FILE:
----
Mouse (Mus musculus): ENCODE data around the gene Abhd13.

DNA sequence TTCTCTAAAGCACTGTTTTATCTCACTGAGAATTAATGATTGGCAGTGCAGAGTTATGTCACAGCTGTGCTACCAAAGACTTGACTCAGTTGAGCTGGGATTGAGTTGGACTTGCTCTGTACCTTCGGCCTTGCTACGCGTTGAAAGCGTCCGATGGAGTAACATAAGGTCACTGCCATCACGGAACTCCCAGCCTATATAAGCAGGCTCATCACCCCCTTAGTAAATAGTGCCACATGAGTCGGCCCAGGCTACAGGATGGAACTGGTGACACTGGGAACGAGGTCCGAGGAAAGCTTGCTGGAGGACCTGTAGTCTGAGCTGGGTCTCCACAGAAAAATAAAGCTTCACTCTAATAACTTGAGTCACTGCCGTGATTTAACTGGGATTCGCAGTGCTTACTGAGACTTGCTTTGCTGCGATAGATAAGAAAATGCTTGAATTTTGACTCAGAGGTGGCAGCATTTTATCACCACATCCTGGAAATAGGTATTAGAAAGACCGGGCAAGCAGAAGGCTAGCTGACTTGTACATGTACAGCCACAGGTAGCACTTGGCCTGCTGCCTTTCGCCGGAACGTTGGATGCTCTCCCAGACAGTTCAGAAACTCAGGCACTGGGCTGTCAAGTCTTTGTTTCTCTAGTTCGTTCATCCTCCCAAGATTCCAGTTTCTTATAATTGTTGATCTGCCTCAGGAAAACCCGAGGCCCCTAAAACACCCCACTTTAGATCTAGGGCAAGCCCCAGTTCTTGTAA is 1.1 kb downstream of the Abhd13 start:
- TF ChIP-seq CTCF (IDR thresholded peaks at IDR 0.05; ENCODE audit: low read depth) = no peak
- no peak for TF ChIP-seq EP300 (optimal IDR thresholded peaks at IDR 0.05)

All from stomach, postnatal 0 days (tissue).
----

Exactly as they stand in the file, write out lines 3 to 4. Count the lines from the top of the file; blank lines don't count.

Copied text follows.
- TF ChIP-seq CTCF (IDR thresholded peaks at IDR 0.05; ENCODE audit: low read depth) = no peak
- no peak for TF ChIP-seq EP300 (optimal IDR thresholded peaks at IDR 0.05)